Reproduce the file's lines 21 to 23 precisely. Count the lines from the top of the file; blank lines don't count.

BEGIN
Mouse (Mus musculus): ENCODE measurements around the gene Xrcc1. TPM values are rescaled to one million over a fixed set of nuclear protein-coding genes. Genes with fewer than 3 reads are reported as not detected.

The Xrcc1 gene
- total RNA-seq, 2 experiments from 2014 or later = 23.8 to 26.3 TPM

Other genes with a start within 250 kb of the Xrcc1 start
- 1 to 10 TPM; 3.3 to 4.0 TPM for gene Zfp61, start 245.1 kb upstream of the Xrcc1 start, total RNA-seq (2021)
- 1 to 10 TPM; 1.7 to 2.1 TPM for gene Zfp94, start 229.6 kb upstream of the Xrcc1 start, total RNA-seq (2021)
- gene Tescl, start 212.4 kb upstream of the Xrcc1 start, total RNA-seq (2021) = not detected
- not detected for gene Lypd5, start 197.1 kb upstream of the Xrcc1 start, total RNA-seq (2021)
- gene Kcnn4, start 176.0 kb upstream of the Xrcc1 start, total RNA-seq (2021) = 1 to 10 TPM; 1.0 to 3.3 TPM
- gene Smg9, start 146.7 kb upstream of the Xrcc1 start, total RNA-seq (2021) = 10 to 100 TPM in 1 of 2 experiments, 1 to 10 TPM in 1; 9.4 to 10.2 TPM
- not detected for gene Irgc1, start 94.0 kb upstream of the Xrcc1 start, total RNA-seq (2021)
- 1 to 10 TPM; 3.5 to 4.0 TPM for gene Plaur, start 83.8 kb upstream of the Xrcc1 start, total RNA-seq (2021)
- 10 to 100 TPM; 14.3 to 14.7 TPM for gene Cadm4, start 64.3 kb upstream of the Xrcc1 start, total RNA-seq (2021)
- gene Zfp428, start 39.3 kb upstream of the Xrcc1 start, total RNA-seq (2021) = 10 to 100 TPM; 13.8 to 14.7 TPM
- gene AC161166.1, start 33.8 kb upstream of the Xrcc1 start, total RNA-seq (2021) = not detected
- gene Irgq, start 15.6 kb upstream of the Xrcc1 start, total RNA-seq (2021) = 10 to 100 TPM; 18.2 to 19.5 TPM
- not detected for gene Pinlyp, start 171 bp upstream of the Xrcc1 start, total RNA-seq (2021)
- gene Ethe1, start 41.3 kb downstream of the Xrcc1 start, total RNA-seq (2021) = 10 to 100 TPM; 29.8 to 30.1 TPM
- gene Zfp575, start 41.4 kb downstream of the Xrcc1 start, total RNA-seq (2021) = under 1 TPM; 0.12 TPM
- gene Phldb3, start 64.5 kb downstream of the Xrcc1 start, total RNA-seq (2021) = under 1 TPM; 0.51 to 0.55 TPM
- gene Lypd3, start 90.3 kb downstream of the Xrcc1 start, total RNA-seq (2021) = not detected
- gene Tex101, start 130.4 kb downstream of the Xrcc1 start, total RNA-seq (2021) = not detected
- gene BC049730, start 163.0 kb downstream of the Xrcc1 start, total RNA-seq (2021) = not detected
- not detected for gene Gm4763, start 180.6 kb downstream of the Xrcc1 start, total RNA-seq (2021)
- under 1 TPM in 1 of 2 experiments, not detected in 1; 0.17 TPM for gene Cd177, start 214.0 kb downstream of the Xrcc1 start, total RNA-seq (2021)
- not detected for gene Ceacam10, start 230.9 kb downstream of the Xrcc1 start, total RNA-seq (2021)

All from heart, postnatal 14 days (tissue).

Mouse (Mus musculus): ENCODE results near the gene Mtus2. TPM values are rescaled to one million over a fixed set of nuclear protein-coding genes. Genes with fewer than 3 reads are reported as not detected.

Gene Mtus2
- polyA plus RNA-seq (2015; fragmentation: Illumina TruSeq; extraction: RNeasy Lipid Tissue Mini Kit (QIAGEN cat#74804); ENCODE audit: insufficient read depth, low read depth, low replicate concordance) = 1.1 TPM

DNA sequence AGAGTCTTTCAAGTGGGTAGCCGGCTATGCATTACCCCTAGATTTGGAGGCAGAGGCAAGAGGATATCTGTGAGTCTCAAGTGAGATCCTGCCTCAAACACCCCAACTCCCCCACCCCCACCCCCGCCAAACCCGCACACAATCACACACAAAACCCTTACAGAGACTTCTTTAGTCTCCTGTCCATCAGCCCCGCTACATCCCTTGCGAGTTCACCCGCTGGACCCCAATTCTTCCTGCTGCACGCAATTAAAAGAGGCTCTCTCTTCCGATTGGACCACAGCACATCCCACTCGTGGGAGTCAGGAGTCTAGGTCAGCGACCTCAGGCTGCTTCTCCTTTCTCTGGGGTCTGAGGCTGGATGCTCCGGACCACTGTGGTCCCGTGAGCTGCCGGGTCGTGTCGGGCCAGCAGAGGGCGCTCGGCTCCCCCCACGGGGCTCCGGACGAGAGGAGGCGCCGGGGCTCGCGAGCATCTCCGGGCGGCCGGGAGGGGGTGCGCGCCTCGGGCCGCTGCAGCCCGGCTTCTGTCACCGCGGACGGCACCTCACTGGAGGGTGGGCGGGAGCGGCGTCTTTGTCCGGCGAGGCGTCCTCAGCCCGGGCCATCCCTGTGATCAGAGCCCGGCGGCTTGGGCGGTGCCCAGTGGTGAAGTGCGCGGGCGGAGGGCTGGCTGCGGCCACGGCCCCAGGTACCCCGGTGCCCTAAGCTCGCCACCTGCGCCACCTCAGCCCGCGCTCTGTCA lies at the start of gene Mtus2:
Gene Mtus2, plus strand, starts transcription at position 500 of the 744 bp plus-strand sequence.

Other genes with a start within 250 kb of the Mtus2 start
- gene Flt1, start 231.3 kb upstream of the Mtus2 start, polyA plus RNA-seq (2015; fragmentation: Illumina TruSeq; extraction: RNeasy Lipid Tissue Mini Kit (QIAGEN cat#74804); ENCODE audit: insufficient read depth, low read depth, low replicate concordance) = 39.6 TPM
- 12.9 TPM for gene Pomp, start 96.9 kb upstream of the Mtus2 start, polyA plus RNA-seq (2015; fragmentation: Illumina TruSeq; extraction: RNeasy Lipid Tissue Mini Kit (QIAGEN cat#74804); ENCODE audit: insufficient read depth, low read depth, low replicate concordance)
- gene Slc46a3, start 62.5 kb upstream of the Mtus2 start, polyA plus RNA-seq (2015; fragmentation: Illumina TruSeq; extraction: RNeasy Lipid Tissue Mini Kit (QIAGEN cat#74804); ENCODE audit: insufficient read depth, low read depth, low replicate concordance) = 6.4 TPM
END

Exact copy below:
- gene Lypd3, start 90.3 kb downstream of the Xrcc1 start, total RNA-seq (2021) = not detected
- gene Tex101, start 130.4 kb downstream of the Xrcc1 start, total RNA-seq (2021) = not detected
- gene BC049730, start 163.0 kb downstream of the Xrcc1 start, total RNA-seq (2021) = not detected